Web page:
Proper use of 'yield return' – Dev

The best answers to the question “Proper use of 'yield return'” in the category Dev.

QUESTION:

The yield keyword is one of those keywords in C# that continues to mystify me, and I’ve never been confident that I’m using it correctly.

Of the following two pieces of code, which is the preferred and why?

Version 1: Using yield return

public static IEnumerable<Product> GetAllProducts()
{
    using (AdventureWorksEntities db = new AdventureWorksEntities())
    {
        var products = from product in db.Product
                       select product;

        foreach (Product product in products)
        {
            yield return product;
        }
    }
}

Version 2: Return the list

public static IEnumerable<Product> GetAllProducts()
{
    using (AdventureWorksEntities db = new AdventureWorksEntities())
    {
        var products = from product in db.Product
                       select product;

        return products.ToList<Product>();
    }
}

ANSWER:

Populating a temporary list is like downloading the whole video, whereas using yield is like streaming that video.

ANSWER:

I tend to use yield-return when I calculate the next item in the list (or even the next group of items).

Using your Version 2, you must have the complete list before returning.
By using yield-return, you really only need to have the next item before returning.

Among other things, this helps spread the computational cost of complex calculations over a larger time-frame. For example, if the list is hooked up to a GUI and the user never goes to the last page, you never calculate the final items in the list.

Another case where yield-return is preferable is if the IEnumerable represents an infinite set. Consider the list of Prime Numbers, or an infinite list of random numbers. You can never return the full IEnumerable at once, so you use yield-return to return the list incrementally.

In your particular example, you have the full list of products, so I’d use Version 2.

ANSWER:

I know this is an old question, but I’d like to offer one example of how the yield keyword can be creatively used. I have really benefited from this technique. Hopefully this will be of assistance to anyone else who stumbles upon this question.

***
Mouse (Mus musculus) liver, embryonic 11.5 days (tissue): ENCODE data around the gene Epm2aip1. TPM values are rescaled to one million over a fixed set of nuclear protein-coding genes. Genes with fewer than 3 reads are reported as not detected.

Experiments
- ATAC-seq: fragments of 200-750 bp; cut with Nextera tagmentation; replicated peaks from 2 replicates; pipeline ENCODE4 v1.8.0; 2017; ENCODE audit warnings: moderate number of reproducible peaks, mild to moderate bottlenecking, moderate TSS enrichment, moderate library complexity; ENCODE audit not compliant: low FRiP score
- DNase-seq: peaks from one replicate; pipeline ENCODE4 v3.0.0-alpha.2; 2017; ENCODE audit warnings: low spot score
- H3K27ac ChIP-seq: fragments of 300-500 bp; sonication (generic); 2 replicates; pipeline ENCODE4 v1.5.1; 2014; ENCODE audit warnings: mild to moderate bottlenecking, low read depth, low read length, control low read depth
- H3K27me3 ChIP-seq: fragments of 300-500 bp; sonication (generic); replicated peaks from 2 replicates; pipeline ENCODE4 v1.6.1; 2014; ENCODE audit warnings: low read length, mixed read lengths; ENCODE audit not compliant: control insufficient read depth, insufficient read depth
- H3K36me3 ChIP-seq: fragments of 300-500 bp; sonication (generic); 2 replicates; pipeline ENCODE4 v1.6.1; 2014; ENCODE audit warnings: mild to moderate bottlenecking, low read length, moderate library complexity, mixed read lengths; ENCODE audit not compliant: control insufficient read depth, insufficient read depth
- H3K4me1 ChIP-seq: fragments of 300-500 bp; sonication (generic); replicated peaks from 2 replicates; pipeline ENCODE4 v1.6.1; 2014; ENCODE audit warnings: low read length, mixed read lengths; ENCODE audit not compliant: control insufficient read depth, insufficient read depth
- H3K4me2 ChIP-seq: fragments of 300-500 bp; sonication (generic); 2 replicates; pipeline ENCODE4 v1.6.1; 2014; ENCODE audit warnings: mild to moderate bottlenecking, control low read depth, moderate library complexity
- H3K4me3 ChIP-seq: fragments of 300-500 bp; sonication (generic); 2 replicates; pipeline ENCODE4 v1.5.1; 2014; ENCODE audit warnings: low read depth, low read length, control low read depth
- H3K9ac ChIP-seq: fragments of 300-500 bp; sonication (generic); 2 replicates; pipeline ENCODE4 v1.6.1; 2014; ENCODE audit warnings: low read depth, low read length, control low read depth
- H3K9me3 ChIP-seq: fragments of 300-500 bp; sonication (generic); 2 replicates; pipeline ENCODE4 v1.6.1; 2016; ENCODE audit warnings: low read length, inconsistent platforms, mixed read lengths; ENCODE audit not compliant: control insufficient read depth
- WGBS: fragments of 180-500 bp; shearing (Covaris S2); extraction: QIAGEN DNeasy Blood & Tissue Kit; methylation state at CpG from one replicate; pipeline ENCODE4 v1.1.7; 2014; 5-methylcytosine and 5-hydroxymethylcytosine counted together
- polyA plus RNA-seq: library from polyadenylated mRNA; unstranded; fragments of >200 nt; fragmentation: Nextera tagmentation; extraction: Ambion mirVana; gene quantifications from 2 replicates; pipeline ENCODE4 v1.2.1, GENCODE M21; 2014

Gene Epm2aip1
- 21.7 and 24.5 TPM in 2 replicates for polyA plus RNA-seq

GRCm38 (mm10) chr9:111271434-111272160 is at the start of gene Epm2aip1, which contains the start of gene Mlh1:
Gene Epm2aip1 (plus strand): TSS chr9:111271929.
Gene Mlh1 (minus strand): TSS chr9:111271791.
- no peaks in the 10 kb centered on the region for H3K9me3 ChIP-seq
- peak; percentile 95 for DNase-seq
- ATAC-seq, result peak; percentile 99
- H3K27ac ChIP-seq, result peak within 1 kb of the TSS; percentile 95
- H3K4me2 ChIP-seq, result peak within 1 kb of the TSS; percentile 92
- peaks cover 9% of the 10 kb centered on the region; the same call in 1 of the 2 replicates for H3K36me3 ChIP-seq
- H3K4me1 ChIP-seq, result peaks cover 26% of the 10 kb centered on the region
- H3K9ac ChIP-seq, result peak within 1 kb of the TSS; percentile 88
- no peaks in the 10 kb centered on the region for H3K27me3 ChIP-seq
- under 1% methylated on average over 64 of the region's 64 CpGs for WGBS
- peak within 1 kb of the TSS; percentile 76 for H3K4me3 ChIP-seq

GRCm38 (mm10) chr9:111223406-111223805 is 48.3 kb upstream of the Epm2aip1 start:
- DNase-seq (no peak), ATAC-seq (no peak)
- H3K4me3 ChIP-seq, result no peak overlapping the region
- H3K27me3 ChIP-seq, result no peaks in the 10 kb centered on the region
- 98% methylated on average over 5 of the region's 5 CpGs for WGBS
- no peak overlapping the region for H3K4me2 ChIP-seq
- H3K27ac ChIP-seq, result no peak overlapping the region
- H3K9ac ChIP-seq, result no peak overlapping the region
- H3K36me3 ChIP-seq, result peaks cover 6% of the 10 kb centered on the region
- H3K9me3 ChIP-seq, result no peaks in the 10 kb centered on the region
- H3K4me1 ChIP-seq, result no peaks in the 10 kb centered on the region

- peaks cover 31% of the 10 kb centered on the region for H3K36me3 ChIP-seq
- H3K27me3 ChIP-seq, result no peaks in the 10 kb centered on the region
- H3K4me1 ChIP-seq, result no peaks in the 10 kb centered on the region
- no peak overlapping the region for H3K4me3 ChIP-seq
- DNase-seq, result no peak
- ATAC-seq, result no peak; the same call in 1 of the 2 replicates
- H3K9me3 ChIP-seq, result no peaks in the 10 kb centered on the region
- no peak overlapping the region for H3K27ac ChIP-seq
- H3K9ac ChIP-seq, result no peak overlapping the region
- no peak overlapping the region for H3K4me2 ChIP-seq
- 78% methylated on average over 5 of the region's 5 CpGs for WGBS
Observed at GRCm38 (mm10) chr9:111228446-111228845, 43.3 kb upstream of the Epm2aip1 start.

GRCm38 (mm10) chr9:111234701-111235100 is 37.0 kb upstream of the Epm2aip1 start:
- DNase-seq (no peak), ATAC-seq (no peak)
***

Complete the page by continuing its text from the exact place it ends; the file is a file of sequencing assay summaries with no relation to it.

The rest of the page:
Note: Don’t think about the yield keyword as merely being another way to build a collection. A big part of the power of yield comes in the fact that execution is paused in your
method or property until the calling code iterates over the next value. Here’s my example:

Using the yield keyword (alongside Rob Eisenburg’s Caliburn.Micro coroutines implementation) allows me to express an asynchronous call to a web service like this:

public IEnumerable<IResult> HandleButtonClick() {
    yield return Show.Busy();

    var loginCall = new LoginResult(wsClient, Username, Password);
    yield return loginCall;
    this.IsLoggedIn = loginCall.Success;

    yield return Show.NotBusy();
}

What this will do is turn my BusyIndicator on, call the Login method on my web service, set my IsLoggedIn flag to the return value, and then turn the BusyIndicator back off.

Here’s how this works: IResult has an Execute method and a Completed event. Caliburn.Micro grabs the IEnumerator from the call to HandleButtonClick() and passes it into a Coroutine.BeginExecute method. The BeginExecute method starts iterating through the IResults. When the first IResult is returned, execution is paused inside HandleButtonClick(), and BeginExecute() attaches an event handler to the Completed event and calls Execute(). IResult.Execute() can perform either a synchronous or an asynchronous task and fires the Completed event when it’s done.

LoginResult looks something like this:

public LoginResult : IResult {
    // Constructor to set private members...

    public void Execute(ActionExecutionContext context) {
        wsClient.LoginCompleted += (sender, e) => {
            this.Success = e.Result;
            Completed(this, new ResultCompletionEventArgs());
        };
        wsClient.Login(username, password);
    }

    public event EventHandler<ResultCompletionEventArgs> Completed = delegate { };
    public bool Success { get; private set; }
}

It may help to set up something like this and step through the execution to watch what’s going on.

Hope this helps someone out! I’ve really enjoyed exploring the different ways yield can be used.

ANSWER:

As a conceptual example for understanding when you ought to use yield, let’s say the method ConsumeLoop() processes the items returned/yielded by ProduceList():

void ConsumeLoop() {
    foreach (Consumable item in ProduceList())        // might have to wait here
        item.Consume();
}

IEnumerable<Consumable> ProduceList() {
    while (KeepProducing())
        yield return ProduceExpensiveConsumable();    // expensive
}

Without yield, the call to ProduceList() might take a long time because you have to complete the list before returning:

//pseudo-assembly
Produce consumable[0]                   // expensive operation, e.g. disk I/O
Produce consumable[1]                   // waiting...
Produce consumable[2]                   // waiting...
Produce consumable[3]                   // completed the consumable list
Consume consumable[0]                   // start consuming
Consume consumable[1]
Consume consumable[2]
Consume consumable[3]

Using yield, it becomes rearranged, sort of interleaved:

//pseudo-assembly
Produce consumable[0]
Consume consumable[0]                   // immediately yield & Consume
Produce consumable[1]                   // ConsumeLoop iterates, requesting next item
Consume consumable[1]                   // consume next
Produce consumable[2]
Consume consumable[2]                   // consume next
Produce consumable[3]
Consume consumable[3]                   // consume next

And lastly, as many before have already suggested, you should use Version 2 because you already have the completed list anyway.